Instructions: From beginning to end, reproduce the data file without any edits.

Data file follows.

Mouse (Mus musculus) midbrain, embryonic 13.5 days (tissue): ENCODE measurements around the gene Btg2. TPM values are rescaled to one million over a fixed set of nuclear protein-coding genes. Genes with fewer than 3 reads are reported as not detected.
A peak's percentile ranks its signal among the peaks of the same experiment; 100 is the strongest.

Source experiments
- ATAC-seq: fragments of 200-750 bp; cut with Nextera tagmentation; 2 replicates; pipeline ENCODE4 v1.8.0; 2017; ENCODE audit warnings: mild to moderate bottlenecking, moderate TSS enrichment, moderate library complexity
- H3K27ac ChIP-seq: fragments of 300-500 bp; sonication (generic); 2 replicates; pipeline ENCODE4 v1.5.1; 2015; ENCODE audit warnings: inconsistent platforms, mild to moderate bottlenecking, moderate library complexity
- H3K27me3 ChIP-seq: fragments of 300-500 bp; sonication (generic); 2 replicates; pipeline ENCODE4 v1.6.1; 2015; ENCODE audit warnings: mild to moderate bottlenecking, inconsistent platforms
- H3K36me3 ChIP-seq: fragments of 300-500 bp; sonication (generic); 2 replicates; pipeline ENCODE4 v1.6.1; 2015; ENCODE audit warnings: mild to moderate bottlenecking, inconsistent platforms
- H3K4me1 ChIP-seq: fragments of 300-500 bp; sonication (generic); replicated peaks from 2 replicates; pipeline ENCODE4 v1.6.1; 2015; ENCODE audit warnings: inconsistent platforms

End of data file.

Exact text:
Mouse (Mus musculus) midbrain, embryonic 13.5 days (tissue): ENCODE measurements around the gene Btg2. TPM values are rescaled to one million over a fixed set of nuclear protein-coding genes. Genes with fewer than 3 reads are reported as not detected.
A peak's percentile ranks its signal among the peaks of the same experiment; 100 is the strongest.

Source experiments
- ATAC-seq: fragments of 200-750 bp; cut with Nextera tagmentation; 2 replicates; pipeline ENCODE4 v1.8.0; 2017; ENCODE audit warnings: mild to moderate bottlenecking, moderate TSS enrichment, moderate library complexity
- H3K27ac ChIP-seq: fragments of 300-500 bp; sonication (generic); 2 replicates; pipeline ENCODE4 v1.5.1; 2015; ENCODE audit warnings: inconsistent platforms, mild to moderate bottlenecking, moderate library complexity
- H3K27me3 ChIP-seq: fragments of 300-500 bp; sonication (generic); 2 replicates; pipeline ENCODE4 v1.6.1; 2015; ENCODE audit warnings: mild to moderate bottlenecking, inconsistent platforms
- H3K36me3 ChIP-seq: fragments of 300-500 bp; sonication (generic); 2 replicates; pipeline ENCODE4 v1.6.1; 2015; ENCODE audit warnings: mild to moderate bottlenecking, inconsistent platforms
- H3K4me1 ChIP-seq: fragments of 300-500 bp; sonication (generic); replicated peaks from 2 replicates; pipeline ENCODE4 v1.6.1; 2015; ENCODE audit warnings: inconsistent platforms